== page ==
nigh

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English[edit]

Etymology[edit]

From Old English nēah, nēh, from Proto-Germanic *nēhw. Cognate with Dutch na(close, near), German nah(close, near, nearby), Luxembourgish no(nearby, near, close). Also see near.

Pronunciation[edit]

Adjective[edit]

nigh ‎(comparative nigher or more nigh, superlative nighest or most nigh)

  1. (archaic, poetic) near, close by
    The end is nigh!
  2. Not remote in degree, kindred, circumstances, etc.; closely allied; intimate.
    • Knolles
      nigh kinsmen
    • Bible, Eph. ii. 13
      Ye [] are made nigh by the blood of Christ.

Usage notes[edit]

  • Near was originally the comparative form of nigh; the superlative form was next. Nigh is used today mostly in archaic, poetic, or regional contexts.

Synonyms[edit]

Related terms[edit]

Translations[edit]

Verb[edit]

nigh ‎(third-person singular simple present nighs, present participle nighing, simple past and past participle nighed)

  1. To draw nigh (to); to approach; to come near.
    night is nighing, death is nighing
    nighing his hour
    a death-nighing moan

Quotations[edit]

Translations[edit]

Adverb[edit]

nigh ‎(not comparable)

  1. Almost, nearly.
    Achieving the summit in a single day is, well, nigh impossible.
    • 1913, Joseph C. Lincoln, chapter 12, in Mr. Pratt's Patients:
      So, after a spell, he decided to make the best of it and shoved us into the front parlor. [] It looked like a tomb and smelt pretty nigh as musty and dead-and-gone.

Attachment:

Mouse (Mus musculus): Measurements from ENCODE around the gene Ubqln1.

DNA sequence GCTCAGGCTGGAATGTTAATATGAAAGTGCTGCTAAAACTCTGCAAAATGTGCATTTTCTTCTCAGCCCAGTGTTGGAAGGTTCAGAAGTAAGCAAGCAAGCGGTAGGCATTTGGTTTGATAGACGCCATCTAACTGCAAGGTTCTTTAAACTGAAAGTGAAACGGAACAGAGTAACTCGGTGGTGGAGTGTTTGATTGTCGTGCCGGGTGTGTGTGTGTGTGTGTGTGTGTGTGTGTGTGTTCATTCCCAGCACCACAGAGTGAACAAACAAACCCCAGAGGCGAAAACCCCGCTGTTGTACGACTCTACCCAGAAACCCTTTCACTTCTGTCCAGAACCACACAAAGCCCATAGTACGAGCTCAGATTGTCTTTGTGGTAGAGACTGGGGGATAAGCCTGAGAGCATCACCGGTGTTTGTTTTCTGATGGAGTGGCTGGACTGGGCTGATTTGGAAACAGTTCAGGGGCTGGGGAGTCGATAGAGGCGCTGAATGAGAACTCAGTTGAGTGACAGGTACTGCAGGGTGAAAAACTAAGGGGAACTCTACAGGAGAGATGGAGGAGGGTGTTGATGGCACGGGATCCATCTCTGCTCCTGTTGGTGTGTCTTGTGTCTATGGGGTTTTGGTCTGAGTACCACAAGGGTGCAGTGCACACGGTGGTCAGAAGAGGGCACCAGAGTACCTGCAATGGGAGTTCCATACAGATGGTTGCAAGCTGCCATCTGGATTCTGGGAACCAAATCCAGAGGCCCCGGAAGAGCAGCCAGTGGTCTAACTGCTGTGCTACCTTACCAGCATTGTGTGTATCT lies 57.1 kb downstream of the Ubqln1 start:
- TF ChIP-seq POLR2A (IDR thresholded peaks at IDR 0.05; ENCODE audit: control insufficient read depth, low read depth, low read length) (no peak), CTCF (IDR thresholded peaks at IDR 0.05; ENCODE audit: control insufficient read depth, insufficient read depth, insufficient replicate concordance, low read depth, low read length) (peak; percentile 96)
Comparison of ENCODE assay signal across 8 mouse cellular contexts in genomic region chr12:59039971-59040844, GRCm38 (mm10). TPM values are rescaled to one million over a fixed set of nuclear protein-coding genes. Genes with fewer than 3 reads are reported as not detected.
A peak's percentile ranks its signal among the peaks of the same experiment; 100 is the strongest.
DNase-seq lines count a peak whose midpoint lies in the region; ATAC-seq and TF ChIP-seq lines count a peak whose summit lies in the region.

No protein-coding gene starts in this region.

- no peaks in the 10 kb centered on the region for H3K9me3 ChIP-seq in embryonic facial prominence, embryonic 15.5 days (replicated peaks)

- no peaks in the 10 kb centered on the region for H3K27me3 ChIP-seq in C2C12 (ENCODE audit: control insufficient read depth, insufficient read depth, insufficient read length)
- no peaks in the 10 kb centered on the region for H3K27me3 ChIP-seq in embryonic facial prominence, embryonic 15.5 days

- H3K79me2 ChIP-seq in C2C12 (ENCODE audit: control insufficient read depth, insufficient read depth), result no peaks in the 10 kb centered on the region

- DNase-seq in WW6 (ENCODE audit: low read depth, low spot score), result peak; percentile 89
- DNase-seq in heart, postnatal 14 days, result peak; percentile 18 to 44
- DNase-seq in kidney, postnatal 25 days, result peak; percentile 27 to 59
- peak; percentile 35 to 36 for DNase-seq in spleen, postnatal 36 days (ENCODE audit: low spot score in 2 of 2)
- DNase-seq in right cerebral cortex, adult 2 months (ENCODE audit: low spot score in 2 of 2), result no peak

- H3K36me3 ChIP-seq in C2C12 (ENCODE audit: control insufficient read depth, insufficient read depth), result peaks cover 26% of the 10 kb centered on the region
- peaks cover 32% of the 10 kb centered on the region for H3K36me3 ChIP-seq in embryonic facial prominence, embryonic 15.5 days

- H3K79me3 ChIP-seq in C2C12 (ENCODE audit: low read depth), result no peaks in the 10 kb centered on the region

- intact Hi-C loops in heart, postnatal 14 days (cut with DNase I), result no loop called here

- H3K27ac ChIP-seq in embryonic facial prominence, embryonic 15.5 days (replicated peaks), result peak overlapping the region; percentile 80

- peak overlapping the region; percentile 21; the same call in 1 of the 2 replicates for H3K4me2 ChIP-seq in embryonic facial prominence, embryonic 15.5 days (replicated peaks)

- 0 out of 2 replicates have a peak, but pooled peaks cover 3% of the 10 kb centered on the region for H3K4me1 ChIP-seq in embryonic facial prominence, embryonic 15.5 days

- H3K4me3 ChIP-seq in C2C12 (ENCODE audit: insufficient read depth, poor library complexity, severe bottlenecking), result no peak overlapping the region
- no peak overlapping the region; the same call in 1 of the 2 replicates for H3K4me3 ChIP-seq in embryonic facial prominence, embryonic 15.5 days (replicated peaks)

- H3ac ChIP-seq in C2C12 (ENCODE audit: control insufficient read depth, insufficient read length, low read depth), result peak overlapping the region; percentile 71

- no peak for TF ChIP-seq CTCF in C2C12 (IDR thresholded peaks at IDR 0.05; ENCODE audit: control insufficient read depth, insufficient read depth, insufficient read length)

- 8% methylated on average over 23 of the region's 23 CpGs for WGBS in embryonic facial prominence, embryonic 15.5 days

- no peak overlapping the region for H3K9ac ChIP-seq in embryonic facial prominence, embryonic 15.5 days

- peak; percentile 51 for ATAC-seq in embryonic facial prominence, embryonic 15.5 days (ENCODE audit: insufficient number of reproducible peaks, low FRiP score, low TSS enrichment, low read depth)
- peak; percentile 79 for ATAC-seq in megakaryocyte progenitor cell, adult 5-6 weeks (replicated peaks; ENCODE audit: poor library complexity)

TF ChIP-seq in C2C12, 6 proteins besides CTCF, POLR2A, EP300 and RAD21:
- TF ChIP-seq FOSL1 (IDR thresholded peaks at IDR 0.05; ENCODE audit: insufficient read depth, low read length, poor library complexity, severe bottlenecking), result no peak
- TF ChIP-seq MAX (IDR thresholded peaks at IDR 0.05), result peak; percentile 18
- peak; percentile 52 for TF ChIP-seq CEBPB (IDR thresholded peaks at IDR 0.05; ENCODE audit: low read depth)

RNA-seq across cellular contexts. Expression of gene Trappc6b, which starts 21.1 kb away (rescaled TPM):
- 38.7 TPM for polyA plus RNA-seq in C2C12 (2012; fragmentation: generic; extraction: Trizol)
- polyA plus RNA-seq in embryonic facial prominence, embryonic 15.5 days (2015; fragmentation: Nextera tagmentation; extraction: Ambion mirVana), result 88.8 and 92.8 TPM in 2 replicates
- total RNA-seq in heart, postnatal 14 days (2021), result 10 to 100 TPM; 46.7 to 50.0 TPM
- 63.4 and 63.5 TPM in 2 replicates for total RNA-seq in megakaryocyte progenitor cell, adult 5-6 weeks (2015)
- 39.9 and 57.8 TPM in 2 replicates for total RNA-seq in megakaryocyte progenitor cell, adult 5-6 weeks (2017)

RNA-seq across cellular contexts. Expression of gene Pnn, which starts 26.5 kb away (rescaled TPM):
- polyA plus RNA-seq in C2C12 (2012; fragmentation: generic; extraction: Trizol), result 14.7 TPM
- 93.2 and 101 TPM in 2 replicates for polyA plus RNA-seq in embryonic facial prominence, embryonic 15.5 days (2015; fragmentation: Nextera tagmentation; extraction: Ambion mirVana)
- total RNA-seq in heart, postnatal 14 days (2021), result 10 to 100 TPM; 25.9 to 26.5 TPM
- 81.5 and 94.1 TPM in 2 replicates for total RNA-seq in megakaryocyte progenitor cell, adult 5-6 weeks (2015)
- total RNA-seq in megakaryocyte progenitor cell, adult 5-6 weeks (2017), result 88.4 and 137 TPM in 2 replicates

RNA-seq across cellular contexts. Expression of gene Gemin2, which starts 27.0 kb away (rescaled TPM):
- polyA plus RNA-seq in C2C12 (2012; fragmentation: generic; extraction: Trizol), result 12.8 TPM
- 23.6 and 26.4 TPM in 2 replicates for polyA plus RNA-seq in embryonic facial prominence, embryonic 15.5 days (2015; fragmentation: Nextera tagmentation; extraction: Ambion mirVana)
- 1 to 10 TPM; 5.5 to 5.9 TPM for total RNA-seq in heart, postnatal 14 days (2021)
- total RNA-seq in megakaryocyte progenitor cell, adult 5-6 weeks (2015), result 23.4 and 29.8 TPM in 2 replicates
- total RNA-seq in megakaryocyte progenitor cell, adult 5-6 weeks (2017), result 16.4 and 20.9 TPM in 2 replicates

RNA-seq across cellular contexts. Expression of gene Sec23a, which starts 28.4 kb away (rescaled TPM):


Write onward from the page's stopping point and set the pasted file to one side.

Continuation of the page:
Usage notes[edit]

  • Nigh is sometimes used as a combining form.

Quotations[edit]

Derived terms[edit]

Translations[edit]

Preposition[edit]

nigh

  1. near; close to
    When the Moon is horned ... is it not ever nigh the Sun?

Translations[edit]


Irish[edit]

Etymology[edit]

From Middle Irish nigid(he washes), from Proto-Indo-European *neygʷ-(to wash).

Pronunciation[edit]

Verb[edit]

nigh ‎(present analytic níonn, future analytic nífidh, verbal noun , past participle nite)

  1. (transitive, intransitive) wash

Conjugation[edit]

Related terms[edit]

  • níochán m((act of) washing; wash, laundry; clothes washed or to be washed)

References[edit]

  • "nigh" in Foclóir Gaeilge-Béarla, An Gúm, 1977, by Niall Ó Dónaill.
  • nigid” in Dictionary of the Irish Language, Royal Irish Academy, 1913–76.

Scottish Gaelic[edit]

Pronunciation[edit]

Etymology 1[edit]

From Middle Irish nigid(he washes), from Proto-Indo-European *neygʷ-(to wash) (compare English nixie(water sprite), Ancient Greek νίζω(nízō)).

Verb[edit]

nigh ‎(past nigh, future nighidh, verbal noun nighe, past participle nighte)

  1. wash, cleanse, purify
  2. bathe

Inflection[edit]

Tense \ Voice Active Passive
Present a' nighe --
Past nigh nigheadh
Future nighidh nighear
Conditional nigheadh nighteadh

Etymology 2[edit]

Noun[edit]

nigh f ‎(genitive singular nighe)

  1. daughter
  2. niece

References[edit]

  • Faclair Gàidhlig Dwelly Air Loidhne, Dwelly, Edward (1911), Faclair Gàidhlig gu Beurla le Dealbhan/The Illustrated [Scottish] Gaelic-English Dictionary (10th ed.), Edinburgh: Birlinn Limited, ISBN 0 901771 92 9
  • nigid” in Dictionary of the Irish Language, Royal Irish Academy, 1913–76.